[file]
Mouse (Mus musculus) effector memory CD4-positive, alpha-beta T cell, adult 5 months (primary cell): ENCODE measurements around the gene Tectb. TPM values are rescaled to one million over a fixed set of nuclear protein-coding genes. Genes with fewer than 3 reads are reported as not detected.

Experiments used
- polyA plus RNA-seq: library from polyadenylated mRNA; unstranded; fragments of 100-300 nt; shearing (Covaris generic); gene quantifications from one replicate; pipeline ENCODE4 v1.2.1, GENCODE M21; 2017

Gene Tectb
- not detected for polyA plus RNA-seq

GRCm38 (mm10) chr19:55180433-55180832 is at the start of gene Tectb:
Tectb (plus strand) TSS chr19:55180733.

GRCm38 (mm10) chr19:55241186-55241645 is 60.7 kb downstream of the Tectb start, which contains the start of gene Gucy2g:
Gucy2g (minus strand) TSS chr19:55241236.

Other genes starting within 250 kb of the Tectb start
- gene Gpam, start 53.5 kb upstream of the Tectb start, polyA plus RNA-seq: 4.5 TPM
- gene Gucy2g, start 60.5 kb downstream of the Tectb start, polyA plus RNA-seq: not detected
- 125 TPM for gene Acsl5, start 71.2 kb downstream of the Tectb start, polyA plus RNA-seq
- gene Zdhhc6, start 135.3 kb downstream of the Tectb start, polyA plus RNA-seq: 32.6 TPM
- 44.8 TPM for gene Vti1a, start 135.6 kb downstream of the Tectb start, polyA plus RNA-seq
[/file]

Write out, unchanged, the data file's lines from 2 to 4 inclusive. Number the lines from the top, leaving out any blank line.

Experiments used
- polyA plus RNA-seq: library from polyadenylated mRNA; unstranded; fragments of 100-300 nt; shearing (Covaris generic); gene quantifications from one replicate; pipeline ENCODE4 v1.2.1, GENCODE M21; 2017

Gene Tectb